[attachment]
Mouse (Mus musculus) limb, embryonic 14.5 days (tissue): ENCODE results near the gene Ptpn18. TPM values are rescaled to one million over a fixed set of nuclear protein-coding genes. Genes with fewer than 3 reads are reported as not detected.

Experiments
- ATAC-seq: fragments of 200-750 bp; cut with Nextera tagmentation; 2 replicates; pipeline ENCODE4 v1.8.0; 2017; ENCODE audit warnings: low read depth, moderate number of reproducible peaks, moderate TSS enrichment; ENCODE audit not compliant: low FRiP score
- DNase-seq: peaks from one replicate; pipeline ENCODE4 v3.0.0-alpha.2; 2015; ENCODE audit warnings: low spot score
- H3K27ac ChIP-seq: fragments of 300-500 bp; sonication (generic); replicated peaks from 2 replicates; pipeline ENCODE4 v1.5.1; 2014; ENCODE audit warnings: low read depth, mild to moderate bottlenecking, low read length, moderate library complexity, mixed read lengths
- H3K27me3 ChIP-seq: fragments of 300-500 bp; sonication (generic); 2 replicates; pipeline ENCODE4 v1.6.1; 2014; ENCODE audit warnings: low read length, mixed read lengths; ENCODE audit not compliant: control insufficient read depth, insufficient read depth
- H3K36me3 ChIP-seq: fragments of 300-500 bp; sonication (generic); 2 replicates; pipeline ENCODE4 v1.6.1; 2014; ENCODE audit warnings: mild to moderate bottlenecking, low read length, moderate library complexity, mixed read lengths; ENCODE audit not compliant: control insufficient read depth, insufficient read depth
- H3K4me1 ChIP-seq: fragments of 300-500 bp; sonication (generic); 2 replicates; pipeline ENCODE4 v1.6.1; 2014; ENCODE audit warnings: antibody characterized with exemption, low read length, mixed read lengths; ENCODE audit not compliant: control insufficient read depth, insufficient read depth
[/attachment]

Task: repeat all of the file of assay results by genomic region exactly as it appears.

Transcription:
Mouse (Mus musculus) limb, embryonic 14.5 days (tissue): ENCODE results near the gene Ptpn18. TPM values are rescaled to one million over a fixed set of nuclear protein-coding genes. Genes with fewer than 3 reads are reported as not detected.

Experiments
- ATAC-seq: fragments of 200-750 bp; cut with Nextera tagmentation; 2 replicates; pipeline ENCODE4 v1.8.0; 2017; ENCODE audit warnings: low read depth, moderate number of reproducible peaks, moderate TSS enrichment; ENCODE audit not compliant: low FRiP score
- DNase-seq: peaks from one replicate; pipeline ENCODE4 v3.0.0-alpha.2; 2015; ENCODE audit warnings: low spot score
- H3K27ac ChIP-seq: fragments of 300-500 bp; sonication (generic); replicated peaks from 2 replicates; pipeline ENCODE4 v1.5.1; 2014; ENCODE audit warnings: low read depth, mild to moderate bottlenecking, low read length, moderate library complexity, mixed read lengths
- H3K27me3 ChIP-seq: fragments of 300-500 bp; sonication (generic); 2 replicates; pipeline ENCODE4 v1.6.1; 2014; ENCODE audit warnings: low read length, mixed read lengths; ENCODE audit not compliant: control insufficient read depth, insufficient read depth
- H3K36me3 ChIP-seq: fragments of 300-500 bp; sonication (generic); 2 replicates; pipeline ENCODE4 v1.6.1; 2014; ENCODE audit warnings: mild to moderate bottlenecking, low read length, moderate library complexity, mixed read lengths; ENCODE audit not compliant: control insufficient read depth, insufficient read depth
- H3K4me1 ChIP-seq: fragments of 300-500 bp; sonication (generic); 2 replicates; pipeline ENCODE4 v1.6.1; 2014; ENCODE audit warnings: antibody characterized with exemption, low read length, mixed read lengths; ENCODE audit not compliant: control insufficient read depth, insufficient read depth